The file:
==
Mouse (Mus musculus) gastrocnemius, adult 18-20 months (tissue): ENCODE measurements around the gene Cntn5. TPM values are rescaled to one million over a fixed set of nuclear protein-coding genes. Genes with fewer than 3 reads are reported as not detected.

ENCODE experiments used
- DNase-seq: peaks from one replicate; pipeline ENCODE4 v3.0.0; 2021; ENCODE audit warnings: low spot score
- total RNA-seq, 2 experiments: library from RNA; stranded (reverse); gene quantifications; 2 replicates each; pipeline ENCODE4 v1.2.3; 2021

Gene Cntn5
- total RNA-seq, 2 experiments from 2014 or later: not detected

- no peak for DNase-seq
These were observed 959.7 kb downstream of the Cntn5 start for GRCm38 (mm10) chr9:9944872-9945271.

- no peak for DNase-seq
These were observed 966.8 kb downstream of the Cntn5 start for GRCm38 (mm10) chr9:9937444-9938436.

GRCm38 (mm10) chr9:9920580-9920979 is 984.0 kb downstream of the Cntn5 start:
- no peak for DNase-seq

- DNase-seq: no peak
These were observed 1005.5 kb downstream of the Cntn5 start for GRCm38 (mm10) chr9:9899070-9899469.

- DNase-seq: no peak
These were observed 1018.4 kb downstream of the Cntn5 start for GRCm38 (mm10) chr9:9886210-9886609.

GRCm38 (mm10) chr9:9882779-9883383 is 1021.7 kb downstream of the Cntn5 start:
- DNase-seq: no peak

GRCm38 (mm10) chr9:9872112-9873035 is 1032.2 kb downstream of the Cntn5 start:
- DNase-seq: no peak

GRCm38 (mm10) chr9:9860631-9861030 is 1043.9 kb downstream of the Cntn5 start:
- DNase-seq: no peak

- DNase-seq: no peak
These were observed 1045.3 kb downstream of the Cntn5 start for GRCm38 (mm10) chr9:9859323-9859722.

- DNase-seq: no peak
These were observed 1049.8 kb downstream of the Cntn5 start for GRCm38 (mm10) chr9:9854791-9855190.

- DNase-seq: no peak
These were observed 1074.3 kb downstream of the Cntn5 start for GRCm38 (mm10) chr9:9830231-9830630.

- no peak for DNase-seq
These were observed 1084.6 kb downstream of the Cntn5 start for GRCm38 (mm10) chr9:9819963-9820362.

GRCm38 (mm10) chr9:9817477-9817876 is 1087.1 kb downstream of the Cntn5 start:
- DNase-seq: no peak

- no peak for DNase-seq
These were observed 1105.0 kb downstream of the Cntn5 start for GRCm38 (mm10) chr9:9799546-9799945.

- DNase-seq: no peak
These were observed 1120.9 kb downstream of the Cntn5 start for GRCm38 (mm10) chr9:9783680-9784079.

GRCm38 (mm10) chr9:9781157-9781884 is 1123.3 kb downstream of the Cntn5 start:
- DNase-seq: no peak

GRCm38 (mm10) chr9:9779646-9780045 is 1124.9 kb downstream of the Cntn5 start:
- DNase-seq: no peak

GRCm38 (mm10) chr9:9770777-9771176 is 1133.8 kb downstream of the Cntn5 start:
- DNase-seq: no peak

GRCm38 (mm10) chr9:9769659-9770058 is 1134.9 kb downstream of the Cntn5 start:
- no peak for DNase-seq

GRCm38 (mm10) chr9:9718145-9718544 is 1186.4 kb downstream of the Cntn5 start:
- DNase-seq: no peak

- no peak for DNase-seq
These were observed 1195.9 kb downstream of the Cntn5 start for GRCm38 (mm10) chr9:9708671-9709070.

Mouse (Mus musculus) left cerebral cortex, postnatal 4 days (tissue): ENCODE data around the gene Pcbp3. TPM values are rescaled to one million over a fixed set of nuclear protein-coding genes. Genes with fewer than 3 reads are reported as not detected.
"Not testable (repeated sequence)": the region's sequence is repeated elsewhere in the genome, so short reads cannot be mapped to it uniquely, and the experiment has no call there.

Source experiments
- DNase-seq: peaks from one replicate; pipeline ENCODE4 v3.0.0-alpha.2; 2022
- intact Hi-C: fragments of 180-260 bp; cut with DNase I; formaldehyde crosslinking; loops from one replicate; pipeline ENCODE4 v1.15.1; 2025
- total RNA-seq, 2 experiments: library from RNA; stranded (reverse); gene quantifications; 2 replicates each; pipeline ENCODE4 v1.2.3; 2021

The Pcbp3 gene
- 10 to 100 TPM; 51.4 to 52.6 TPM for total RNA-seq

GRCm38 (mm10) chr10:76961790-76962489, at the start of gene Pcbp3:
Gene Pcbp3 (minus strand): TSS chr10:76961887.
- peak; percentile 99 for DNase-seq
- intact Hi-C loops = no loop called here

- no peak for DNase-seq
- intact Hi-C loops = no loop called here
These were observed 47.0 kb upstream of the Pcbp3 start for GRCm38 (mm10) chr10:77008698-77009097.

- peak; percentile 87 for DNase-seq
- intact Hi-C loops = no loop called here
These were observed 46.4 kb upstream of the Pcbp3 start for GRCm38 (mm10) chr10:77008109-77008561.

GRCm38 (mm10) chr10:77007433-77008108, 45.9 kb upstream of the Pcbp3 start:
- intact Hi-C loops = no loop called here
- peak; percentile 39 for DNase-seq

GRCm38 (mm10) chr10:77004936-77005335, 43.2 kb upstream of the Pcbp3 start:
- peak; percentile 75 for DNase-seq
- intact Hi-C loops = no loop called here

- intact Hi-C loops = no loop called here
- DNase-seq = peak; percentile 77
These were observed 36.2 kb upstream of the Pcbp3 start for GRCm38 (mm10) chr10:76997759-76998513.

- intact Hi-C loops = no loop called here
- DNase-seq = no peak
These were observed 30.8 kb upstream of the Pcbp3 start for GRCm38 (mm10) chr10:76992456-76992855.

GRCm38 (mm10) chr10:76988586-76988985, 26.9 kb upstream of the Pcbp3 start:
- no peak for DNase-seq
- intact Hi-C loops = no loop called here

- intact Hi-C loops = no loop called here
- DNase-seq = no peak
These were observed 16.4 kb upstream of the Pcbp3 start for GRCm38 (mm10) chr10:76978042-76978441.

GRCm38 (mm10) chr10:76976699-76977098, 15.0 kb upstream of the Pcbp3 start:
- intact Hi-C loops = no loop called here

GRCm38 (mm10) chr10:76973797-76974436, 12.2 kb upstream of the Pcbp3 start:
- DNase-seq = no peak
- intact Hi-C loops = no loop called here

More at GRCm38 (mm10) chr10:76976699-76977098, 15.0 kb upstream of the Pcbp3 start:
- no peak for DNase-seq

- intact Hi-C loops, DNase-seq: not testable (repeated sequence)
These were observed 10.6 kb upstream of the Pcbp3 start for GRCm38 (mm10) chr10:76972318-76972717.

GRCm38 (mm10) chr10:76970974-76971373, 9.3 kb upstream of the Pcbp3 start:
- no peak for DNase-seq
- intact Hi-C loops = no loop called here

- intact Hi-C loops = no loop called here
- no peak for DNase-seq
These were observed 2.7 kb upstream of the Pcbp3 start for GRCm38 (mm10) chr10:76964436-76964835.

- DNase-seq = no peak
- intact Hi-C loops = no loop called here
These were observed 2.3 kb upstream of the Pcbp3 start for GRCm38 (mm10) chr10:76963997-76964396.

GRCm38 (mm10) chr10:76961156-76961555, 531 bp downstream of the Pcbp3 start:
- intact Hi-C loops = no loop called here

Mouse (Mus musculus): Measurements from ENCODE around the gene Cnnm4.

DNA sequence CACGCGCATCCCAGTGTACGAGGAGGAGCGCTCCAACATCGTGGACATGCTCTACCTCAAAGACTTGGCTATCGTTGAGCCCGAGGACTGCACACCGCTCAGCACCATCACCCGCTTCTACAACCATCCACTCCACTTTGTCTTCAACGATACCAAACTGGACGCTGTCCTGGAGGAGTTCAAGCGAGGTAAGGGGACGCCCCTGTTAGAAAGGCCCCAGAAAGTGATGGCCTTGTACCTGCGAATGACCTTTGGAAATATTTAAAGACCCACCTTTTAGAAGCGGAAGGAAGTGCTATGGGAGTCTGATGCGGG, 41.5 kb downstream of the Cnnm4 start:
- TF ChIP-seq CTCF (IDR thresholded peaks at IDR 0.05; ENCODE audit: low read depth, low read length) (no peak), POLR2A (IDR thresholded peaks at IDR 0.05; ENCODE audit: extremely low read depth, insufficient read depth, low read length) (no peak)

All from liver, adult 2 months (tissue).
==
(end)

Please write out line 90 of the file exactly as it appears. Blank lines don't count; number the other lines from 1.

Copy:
More at GRCm38 (mm10) chr10:76976699-76977098, 15.0 kb upstream of the Pcbp3 start: